Bondholders of Vadnais Heights facility unhappy with judge’s ruling.
A judge has cleared the way for Ramsey County to purchase the Vadnais Sports Center for $10.55 million, giving the county a state-of-the-art recreational complex for less than half the price that private investors paid to build it four years ago.
Ramsey County Probate Judge David Higgs on Tuesday approved a request from U.S. Bank, the trustee acting on behalf of those investors, to sell the financially troubled sports center, located in Vadnais Heights, to the county.
The judge’s decision came a day after Higgs heard from a handful of bondholders opposing the sale. Bondholders initially put $26 million into the complex, which includes a 100,000-square-foot domed fieldhouse and two ice rinks.
The sale is expected to proceed under a letter of intent approved by the County Board and signed in March. The targeted closing date is June 30.
“It’s a real exciting moment,” said County Commissioner Blake Huffman, who pointed out that the discounted price will result in a new sports facility that will be self-supporting.
“We’re getting a brand-new facility at pennies on the dollar,” said Huffman, whose district includes Vadnais Heights. “For those who are down on ice rinks, they’ll never pay a bill. It’s definitely a win for the users, and it’s a nonevent for taxpayers.”
The county made a straight-cash bid for the facility, unlike two competing bidders who dropped out after being unable to muster the financing under a deadline set by U.S. Bank.
The money to buy the sports center will be borrowed from a reserve fund the county keeps as part of its normal budgeting process. It will essentially be an internal loan.
The acquisition of the complex, located at County Road E and Hwy. 61 near both the Mounds View and White Bear Lake school districts, represents a marked improvement in the 10 arenas run by the county, Huffman said. It will also help ease demands on ice time needed by hockey teams and figure skating groups, especially following the end of ice operations this year at the Coliseum on the State Fairgrounds.
“I tell you what, our other rinks, they average about 50 years old, and as a group, they’re not in the greatest of shape,” Huffman said. “This takes Ramsey County’s rinks and moves them ahead over a generation.”
The county’s gain, however, comes at a heavy cost to bondholders, who voiced their frustration and anger to Higgs on Monday and in another hearing earlier this month.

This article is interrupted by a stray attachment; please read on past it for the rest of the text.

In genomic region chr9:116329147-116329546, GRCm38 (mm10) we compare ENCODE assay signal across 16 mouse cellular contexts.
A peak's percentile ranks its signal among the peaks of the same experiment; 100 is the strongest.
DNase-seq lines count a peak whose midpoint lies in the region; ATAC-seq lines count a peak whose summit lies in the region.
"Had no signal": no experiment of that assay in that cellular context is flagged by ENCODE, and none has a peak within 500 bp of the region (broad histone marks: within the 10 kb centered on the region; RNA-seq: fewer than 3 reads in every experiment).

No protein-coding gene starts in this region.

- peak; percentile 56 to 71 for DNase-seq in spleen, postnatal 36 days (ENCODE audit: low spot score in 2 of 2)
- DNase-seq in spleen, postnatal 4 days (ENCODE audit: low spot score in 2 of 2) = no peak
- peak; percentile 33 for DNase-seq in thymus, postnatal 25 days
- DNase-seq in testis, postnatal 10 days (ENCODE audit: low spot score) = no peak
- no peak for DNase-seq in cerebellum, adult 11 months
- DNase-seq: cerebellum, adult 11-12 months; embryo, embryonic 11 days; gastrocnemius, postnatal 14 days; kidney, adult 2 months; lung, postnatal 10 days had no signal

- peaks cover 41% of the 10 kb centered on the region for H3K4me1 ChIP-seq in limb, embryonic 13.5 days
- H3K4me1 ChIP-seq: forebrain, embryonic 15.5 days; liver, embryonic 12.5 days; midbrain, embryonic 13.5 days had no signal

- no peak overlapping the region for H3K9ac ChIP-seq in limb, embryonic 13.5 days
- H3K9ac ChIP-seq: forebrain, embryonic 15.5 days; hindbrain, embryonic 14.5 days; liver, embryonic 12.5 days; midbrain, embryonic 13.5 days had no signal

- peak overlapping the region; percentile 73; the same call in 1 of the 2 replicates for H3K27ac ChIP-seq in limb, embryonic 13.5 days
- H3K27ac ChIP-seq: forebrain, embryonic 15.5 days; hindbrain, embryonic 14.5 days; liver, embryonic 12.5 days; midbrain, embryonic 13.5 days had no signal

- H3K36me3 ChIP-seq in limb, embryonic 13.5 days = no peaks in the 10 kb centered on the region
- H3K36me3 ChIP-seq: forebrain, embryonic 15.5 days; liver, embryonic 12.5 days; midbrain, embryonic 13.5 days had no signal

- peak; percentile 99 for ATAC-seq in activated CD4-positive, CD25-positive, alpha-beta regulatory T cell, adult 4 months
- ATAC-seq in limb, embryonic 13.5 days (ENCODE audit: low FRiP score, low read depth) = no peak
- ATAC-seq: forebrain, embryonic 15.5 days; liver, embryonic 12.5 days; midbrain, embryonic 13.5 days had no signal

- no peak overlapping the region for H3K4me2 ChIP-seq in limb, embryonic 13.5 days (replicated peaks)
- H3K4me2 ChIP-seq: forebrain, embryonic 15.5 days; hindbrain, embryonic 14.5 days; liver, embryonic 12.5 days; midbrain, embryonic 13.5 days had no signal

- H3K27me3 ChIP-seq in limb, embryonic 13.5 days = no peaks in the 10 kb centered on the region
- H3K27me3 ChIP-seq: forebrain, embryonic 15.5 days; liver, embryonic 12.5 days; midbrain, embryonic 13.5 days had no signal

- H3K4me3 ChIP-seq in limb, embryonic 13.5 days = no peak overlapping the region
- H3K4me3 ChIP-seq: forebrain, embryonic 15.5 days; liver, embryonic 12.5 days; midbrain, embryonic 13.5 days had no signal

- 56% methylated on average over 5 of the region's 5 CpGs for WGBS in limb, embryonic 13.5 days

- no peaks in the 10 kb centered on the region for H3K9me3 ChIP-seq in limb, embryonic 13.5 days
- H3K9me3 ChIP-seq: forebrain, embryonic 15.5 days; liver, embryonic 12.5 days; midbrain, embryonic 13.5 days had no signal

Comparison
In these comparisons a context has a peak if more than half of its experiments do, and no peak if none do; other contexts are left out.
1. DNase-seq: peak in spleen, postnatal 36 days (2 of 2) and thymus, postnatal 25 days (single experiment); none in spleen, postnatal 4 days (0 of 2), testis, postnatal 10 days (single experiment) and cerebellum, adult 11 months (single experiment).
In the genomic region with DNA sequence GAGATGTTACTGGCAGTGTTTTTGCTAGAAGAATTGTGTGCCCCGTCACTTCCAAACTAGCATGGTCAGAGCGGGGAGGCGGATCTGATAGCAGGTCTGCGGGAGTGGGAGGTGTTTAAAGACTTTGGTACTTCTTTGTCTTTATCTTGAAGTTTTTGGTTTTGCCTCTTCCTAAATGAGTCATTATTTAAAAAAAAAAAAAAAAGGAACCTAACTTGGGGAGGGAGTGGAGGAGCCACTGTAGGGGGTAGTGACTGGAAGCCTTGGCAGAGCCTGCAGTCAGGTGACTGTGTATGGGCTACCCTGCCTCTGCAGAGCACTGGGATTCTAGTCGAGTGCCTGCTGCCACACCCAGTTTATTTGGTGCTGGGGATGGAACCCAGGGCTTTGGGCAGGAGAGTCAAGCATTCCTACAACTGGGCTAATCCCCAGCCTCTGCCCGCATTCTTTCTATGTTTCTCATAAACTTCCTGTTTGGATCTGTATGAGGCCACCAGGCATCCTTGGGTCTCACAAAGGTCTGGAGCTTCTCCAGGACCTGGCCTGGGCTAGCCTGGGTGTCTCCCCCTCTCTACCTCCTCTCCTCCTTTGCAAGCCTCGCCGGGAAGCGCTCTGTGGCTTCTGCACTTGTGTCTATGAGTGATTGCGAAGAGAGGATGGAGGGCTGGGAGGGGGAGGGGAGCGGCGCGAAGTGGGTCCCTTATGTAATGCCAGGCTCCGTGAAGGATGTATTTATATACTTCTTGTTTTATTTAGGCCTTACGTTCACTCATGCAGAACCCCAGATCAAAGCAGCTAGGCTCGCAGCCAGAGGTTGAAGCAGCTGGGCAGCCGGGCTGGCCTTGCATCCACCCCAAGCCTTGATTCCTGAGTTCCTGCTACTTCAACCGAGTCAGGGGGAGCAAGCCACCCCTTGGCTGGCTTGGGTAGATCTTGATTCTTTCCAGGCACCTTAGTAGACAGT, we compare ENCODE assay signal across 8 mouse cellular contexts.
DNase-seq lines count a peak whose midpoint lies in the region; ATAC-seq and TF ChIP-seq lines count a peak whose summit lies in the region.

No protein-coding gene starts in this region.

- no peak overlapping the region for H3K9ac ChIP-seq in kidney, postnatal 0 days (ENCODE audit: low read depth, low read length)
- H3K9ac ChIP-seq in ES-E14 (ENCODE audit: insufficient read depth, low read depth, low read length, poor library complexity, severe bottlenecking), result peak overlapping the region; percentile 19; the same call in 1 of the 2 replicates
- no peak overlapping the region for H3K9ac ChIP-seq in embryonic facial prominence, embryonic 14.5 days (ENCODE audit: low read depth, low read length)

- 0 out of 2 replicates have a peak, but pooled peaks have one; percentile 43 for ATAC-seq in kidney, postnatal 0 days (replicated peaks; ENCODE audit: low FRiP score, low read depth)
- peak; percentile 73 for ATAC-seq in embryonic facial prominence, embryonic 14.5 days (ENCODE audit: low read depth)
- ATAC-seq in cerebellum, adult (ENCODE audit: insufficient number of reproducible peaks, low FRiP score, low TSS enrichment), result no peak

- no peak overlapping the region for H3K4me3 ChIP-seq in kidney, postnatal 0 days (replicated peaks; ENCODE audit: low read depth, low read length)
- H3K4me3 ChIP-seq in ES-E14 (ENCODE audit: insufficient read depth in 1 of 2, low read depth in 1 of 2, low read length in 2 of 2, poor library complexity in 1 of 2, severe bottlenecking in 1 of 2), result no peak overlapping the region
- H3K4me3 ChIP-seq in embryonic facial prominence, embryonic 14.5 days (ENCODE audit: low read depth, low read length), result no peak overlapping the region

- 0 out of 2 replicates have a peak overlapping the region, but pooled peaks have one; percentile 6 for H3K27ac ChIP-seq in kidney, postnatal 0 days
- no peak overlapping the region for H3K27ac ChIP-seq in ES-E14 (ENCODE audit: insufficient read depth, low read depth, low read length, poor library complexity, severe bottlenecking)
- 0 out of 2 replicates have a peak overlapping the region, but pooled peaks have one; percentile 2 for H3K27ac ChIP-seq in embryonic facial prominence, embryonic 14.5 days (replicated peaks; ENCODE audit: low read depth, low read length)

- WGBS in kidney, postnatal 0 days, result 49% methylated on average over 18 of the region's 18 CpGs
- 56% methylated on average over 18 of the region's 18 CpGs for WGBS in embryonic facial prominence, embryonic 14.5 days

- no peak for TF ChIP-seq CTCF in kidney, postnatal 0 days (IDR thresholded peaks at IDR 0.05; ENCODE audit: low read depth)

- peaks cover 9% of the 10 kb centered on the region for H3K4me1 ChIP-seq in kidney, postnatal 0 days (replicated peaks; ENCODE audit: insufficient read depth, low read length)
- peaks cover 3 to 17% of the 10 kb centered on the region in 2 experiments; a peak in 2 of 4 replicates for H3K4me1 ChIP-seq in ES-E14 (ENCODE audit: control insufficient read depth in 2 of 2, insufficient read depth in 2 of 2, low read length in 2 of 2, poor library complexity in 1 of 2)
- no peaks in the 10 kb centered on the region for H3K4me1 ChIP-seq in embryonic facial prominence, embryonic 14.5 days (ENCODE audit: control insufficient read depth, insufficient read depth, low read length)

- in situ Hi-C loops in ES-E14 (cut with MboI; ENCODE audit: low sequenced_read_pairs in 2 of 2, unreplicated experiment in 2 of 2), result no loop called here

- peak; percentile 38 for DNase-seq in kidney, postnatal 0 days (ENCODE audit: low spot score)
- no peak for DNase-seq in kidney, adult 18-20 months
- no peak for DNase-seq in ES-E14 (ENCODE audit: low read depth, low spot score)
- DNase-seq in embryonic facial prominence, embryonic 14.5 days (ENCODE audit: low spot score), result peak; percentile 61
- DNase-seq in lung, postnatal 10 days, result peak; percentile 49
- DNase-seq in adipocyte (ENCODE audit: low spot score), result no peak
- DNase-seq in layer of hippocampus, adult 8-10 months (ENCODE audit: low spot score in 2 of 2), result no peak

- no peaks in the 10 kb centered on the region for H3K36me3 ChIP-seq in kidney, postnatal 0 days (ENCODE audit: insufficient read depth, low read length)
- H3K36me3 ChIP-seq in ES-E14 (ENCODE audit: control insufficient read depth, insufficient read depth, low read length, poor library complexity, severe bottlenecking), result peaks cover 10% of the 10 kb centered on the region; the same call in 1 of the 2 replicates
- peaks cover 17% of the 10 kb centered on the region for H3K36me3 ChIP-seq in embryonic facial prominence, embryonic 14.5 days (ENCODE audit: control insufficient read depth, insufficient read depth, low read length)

The bonds were issued through the Vadnais Heights Economic Development Authority in a “conduit financing” arrangement in which the debt was issued on behalf of a nonprofit organization — Deephaven-based Community Facility Partners. The firm defaulted on the bonds when sports center revenues failed to cover both repayment costs and building operations after the city of Vadnais Heights stopped subsidizing the facility.
Bondholders who opposed the sale argued that U.S. Bank was rushing to dump the complex without giving it a chance to turn a profit. They also argued that their pleas for more information on the center’s finances and appraisal were being ignored.
But attorneys for the bank said that despite increased use and revenue in recent months, the center’s debt load was such that it would never recover and that the county’s offer was in the best interest of bondholders despite losses that could top 70 percent of their investment.
The sale calls for the $10.55 million from the county to be placed in a trust account for the bondholders. U.S. Bank, Community Facility Partners and other parties would collect fees that are due them, and whatever remains would be dispersed to bondholders.
The judge’s decision ensures that the sale won’t entangle the county in other legal questions dogging the sports center, which include at least two lawsuits. Those issues will be dealt with apart from the sale, and are likely to take years to process.
Now that the judge has approved the sale, the county has 45 days to conduct its due diligence, some of which has already been done, Huffman said. He added that he doesn’t expect any surprises that would derail the sale plans.